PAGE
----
“What should we do today?”someone asked. It was a very hungover eleven AM, the kind of hungover that renders you incapable of ordering a sandwich,washing your face, or finding matching shoes. I felt like someone had opened up my skull and removed my frontal lobe with a melon baller.
After ruling out a zipline canopy tour, Corey convinced Christina and I that a quick dip in the pool would cure our ills. Immediately after jumping in I got nauseous and Christina managed to inhale pure chlorine. Pool sucks. Fuck the pool. So we got dressed, took a drive down the beach, stared at the waves for awhile, and came to the conclusion that the swell was no good for surfing.
After a good fifteen minutes of silence wherein I mentally debated the merits and pitfalls of buying a slushie from this Tico with a rickshaw and a cooler of ice, we decided to go for a hike in a nearby national preserve that none of us knew how to get to or could remember the actual name of.
Some miles down the road, after much semi-dazed map-wrangling, we remembered we had a GPS. “Aha.” I thought, wincing.
“Turn Left.” our GPS instructed.
We stayed straight.
“Turn Left.” it insisted again. The only thing to our left was a grazing field (which stretched for miles in every direction), and a herd of cattle.
“Recalculating Route.” the GPS chirped, and promptly lost satellite reception.
“Hey, wow, I think one of those graves is open! I think I can see a dead person!” We were passing a cemetery at 45 mph, but ripped a U-turn to see whether or not there was an actual rotting corpse. Christina, who’d been moaning about taking graveyard pictures for days, lifted a limp arm out the window to get a shot and came away with something that looked like a pile of dirt and half a tree. What I thought was a dead person turned out to be some plastic flowers. “Can you back up?” Christina asked, as we pulled back onto the road. “This picture sucks.”
“Turn Left.” suggested the GPS, suddenly revived.
The signage in Costa Rica can be lacking, at times, and with our obstinate navigation device on the fritz, ourjourney to the national park included several more wrong turns, dead-ends, and turn-arounds. After an hour or so, though, we finally found the preserve. Ambling loosely toward the wildlife, we came to the abrupt but unanimous realization that we were hungry, thirsty, and/or had to pee, so we took a side trip to a nearby hotel in search of nourishment and bathrooms. Walking up a flight of stairs to the dining room proved to be an effort worthy of its own inspirational poster, Christina’s chips and salsa tasted more like Fritos and Pace, everyone in the restaurant was ugly, and right at the end of the meal the road meat from Puntarenas took its revenge on my intestines. As we struggled to pay the bill, it became clear that a long hike in the hot sun was, perhaps, not the best course of action.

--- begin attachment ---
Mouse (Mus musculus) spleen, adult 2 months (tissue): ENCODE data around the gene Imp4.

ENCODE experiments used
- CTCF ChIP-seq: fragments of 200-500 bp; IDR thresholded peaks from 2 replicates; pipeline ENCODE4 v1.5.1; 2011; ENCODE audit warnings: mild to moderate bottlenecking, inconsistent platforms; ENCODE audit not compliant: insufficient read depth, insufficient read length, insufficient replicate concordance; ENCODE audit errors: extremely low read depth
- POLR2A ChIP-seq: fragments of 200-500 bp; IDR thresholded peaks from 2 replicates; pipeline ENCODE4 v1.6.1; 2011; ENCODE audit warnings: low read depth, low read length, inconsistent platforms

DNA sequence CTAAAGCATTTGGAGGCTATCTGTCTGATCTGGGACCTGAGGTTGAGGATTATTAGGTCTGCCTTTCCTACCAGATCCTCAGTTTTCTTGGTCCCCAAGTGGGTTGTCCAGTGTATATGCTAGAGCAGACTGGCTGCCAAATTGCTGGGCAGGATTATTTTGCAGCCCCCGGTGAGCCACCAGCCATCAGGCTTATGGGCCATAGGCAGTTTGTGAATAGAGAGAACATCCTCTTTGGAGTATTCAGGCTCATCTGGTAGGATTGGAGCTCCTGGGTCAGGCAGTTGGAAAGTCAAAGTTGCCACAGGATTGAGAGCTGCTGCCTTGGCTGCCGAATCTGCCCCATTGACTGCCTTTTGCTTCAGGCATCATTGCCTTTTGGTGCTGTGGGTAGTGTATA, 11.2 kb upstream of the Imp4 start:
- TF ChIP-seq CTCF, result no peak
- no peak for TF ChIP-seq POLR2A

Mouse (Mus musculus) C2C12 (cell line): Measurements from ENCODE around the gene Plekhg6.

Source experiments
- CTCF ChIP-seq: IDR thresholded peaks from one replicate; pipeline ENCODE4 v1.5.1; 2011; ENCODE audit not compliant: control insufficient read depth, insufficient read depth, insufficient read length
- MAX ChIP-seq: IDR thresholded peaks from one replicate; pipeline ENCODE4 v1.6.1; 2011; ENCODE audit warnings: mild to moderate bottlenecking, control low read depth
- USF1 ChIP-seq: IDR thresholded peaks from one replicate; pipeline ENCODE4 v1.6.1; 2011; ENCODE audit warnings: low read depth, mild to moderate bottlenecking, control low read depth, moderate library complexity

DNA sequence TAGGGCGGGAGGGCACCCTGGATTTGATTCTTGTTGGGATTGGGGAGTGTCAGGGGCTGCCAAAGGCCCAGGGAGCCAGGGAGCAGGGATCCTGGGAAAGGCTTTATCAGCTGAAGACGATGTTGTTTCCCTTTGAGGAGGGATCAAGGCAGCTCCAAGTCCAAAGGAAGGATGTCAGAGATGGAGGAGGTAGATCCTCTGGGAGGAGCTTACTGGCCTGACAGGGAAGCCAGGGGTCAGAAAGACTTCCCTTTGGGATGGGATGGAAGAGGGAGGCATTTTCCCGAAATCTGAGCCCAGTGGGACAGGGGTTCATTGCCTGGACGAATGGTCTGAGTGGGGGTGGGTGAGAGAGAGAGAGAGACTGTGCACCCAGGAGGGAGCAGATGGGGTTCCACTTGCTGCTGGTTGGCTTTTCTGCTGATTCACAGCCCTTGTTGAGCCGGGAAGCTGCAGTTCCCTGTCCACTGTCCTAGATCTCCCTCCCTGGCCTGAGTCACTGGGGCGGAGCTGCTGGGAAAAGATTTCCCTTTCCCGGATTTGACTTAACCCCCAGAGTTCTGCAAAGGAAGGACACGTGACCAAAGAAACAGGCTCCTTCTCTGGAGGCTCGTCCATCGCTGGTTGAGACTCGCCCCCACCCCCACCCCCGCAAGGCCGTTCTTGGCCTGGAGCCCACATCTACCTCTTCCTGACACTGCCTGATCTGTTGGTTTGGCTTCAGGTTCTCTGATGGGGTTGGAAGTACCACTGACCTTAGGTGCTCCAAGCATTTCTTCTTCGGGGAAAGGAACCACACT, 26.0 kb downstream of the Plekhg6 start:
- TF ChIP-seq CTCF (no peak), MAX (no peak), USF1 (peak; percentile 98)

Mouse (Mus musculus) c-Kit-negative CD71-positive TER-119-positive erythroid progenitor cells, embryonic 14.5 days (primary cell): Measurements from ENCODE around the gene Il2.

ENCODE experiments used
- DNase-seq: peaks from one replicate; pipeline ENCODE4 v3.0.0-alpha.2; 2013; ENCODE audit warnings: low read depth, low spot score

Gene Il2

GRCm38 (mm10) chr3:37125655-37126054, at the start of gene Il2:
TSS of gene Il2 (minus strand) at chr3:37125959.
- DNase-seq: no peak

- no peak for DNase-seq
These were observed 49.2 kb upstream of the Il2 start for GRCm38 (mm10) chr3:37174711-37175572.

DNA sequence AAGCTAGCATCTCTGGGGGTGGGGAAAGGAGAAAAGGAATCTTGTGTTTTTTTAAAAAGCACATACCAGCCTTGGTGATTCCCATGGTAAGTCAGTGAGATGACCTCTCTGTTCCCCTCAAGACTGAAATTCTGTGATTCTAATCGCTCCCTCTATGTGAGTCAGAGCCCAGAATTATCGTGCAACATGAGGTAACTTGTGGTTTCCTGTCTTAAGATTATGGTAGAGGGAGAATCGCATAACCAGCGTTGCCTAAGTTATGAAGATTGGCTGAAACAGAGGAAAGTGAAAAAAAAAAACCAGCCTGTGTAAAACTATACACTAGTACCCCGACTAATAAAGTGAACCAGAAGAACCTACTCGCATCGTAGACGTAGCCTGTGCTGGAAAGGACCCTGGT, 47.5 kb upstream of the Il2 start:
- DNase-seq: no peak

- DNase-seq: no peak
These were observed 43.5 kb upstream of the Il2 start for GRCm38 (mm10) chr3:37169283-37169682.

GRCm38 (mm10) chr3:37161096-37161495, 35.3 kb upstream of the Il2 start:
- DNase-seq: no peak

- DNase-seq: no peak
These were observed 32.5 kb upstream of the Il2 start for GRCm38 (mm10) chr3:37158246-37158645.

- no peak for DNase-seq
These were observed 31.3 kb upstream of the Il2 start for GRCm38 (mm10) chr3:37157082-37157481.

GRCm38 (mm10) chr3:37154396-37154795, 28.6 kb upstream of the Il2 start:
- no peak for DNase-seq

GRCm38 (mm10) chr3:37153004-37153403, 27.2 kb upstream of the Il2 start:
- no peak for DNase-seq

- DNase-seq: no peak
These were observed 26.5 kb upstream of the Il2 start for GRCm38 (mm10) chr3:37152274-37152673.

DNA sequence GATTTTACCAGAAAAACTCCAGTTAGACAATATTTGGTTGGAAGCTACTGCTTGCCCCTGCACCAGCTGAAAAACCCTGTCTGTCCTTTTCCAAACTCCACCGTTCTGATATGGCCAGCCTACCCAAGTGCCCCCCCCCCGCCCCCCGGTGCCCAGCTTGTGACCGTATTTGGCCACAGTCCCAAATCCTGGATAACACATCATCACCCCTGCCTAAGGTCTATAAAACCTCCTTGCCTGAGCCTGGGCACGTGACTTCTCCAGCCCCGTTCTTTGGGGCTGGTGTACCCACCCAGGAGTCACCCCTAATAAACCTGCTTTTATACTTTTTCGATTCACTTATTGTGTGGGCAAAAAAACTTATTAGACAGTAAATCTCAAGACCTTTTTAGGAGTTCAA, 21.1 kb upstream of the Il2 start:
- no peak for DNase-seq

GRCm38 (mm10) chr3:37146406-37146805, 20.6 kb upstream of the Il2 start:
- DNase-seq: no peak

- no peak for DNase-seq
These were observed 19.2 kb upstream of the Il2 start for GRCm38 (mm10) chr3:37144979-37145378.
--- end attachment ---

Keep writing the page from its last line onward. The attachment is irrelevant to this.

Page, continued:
“What do you think?” asked Christina. Corey blinked twice, adjusting his hat. I stared at my toes and tried not to vomit. Thusly in accord, we took our leave, without so much as setting foot in the preserve. Things seemed to be moving in the wrong direction.
Then, on the way back to Tamarindo, we got pulled over.
It’s very hard, as one might imagine, to explain to a spanish-speaking Costa Rican policeman that your license isn’t ACTUALLY expired, that you have a paper from the DMV that gives you an extension, but the paper just isn’t ON you at the moment (in fact, it’s back home in your other wallet) and really, everything’s OK, no es una problema. Especially when you’ve had your brain removed by several too many tequila shots. Especially when your own command of the language is constrained to “quiero una cerveza” and “la cuenta, por favor”. We were just lucky to have a bunch of cash on us, which seemed to sway him into not confiscating our rental car.
We got back to the hotel and spent an afternoon sleeping poolside – and by “we”, I mean “everyone who isn’t me”, because I am physically incapable of napping, ever. Just as I was drifting off, it started to rain. Again.
“Sweet,” I thought, “awesome.” And I jumped into the pool.